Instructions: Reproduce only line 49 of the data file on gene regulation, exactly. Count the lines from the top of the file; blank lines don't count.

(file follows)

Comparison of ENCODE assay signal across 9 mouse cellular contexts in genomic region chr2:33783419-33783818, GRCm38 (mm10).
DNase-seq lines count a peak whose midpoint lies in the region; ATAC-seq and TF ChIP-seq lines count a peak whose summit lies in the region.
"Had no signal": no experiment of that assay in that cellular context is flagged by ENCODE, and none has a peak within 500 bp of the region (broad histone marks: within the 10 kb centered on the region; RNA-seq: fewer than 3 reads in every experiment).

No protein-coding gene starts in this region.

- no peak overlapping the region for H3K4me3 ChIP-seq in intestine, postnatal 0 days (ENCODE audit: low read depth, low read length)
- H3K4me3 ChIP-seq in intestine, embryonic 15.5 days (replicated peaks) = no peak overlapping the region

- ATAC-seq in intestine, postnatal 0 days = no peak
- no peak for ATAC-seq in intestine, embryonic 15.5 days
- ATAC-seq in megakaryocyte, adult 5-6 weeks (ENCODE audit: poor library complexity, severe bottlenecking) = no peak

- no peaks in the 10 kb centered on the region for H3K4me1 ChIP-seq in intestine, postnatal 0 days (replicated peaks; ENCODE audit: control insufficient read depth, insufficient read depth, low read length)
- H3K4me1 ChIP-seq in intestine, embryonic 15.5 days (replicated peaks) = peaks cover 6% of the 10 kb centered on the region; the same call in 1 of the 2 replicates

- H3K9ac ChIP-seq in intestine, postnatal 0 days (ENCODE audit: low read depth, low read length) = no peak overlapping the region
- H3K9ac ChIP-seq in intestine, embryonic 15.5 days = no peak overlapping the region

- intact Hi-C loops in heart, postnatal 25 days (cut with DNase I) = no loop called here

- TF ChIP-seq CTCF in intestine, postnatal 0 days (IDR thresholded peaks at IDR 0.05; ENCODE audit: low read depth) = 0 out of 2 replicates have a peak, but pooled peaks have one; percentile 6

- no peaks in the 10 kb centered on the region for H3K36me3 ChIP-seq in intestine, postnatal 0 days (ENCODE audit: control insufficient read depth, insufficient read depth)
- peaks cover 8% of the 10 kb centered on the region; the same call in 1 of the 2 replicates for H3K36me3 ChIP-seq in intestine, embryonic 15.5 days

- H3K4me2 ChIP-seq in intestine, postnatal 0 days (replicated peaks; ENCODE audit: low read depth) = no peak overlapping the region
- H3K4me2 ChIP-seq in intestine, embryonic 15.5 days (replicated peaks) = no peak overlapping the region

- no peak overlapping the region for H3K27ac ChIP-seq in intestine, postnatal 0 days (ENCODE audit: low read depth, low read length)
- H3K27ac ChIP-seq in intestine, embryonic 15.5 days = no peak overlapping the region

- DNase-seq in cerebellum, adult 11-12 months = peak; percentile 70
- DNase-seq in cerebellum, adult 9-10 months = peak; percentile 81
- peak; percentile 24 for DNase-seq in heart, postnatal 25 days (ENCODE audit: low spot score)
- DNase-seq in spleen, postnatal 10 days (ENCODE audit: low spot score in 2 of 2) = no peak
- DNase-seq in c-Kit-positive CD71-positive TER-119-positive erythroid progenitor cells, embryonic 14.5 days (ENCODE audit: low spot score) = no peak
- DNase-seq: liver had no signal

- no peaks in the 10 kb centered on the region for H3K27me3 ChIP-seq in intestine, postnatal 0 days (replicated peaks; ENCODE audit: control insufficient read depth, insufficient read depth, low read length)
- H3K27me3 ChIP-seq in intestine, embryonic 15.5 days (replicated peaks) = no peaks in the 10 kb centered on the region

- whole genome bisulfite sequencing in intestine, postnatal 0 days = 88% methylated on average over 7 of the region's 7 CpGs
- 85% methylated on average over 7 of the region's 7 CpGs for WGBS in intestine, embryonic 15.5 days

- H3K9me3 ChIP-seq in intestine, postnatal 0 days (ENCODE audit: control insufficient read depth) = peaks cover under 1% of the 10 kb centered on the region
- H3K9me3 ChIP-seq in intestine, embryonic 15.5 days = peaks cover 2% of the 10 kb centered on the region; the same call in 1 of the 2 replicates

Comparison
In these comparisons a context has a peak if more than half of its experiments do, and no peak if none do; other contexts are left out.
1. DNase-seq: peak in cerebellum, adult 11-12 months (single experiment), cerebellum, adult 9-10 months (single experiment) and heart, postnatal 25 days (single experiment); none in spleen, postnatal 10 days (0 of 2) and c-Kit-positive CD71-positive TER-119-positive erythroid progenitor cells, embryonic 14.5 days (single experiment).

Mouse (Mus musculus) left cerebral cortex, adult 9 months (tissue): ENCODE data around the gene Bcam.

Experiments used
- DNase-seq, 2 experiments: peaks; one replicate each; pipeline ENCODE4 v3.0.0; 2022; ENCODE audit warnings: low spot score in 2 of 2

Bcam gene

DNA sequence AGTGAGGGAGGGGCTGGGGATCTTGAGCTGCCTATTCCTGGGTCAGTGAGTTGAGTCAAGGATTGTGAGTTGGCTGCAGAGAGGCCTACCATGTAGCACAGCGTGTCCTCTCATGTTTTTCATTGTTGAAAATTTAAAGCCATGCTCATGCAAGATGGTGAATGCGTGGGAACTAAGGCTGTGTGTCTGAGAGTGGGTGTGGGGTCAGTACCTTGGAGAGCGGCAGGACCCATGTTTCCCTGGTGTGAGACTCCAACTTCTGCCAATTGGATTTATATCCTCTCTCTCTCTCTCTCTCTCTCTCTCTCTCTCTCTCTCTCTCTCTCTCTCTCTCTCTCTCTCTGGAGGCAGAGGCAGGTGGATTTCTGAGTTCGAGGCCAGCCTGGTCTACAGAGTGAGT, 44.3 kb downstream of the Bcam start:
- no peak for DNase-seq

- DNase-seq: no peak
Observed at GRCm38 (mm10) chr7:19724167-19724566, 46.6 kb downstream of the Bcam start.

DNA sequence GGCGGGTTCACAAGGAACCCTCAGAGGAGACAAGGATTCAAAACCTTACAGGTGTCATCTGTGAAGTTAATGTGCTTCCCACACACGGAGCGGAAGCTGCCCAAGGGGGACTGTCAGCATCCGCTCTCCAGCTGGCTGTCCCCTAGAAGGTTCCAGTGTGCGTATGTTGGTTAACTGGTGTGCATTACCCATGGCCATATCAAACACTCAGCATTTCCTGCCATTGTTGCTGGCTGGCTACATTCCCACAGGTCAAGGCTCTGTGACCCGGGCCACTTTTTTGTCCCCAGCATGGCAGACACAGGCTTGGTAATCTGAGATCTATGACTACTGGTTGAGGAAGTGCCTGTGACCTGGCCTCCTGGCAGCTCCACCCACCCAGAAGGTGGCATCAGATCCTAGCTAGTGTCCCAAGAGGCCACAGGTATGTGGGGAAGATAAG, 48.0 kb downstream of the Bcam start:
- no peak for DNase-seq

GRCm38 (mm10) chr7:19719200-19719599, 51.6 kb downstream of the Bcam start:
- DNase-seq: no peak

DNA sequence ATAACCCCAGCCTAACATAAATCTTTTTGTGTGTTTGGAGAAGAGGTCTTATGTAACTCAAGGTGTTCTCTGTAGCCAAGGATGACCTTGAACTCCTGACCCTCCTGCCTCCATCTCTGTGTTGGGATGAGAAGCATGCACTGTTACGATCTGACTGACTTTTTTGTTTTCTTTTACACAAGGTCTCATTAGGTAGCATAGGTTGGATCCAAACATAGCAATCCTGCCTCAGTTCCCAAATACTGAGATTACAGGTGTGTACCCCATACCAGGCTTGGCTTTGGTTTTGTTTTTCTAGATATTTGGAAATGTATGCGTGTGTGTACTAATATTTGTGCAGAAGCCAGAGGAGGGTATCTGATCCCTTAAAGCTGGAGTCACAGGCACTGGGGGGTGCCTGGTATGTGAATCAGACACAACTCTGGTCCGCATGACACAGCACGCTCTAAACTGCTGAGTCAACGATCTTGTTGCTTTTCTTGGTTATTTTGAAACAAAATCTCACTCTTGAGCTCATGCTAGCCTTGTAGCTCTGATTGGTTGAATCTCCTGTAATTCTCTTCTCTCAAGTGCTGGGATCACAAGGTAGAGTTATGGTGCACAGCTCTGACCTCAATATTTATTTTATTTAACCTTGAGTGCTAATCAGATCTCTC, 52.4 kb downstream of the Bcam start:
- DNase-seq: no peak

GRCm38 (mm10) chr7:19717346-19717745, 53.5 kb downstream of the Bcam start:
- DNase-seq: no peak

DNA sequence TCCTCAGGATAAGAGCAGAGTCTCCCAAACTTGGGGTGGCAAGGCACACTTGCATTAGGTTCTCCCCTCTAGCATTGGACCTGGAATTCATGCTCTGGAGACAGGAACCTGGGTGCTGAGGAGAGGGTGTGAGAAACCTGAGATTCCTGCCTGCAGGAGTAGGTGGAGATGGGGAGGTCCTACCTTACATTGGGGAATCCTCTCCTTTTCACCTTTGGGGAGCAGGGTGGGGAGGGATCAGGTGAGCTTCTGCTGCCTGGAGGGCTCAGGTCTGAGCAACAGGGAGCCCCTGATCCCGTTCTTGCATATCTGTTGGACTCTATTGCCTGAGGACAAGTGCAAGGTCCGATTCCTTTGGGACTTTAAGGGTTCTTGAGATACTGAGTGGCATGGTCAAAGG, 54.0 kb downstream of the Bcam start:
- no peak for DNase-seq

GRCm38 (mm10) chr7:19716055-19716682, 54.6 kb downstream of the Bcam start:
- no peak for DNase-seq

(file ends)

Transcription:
DNA sequence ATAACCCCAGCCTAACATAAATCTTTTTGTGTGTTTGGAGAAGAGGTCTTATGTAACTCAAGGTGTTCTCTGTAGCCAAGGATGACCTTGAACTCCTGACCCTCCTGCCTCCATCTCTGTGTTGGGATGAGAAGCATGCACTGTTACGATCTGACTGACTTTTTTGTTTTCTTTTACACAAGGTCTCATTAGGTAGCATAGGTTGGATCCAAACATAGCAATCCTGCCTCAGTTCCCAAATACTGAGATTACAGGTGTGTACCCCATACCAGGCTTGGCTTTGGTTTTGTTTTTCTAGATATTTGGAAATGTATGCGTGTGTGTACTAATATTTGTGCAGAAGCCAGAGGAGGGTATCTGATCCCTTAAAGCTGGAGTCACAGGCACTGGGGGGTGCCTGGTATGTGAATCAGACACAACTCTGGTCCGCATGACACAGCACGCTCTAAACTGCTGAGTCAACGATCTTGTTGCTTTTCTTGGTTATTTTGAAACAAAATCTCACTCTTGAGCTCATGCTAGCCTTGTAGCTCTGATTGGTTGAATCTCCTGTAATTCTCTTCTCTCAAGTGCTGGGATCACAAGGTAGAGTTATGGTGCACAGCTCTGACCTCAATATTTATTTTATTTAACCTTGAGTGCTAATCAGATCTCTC, 52.4 kb downstream of the Bcam start: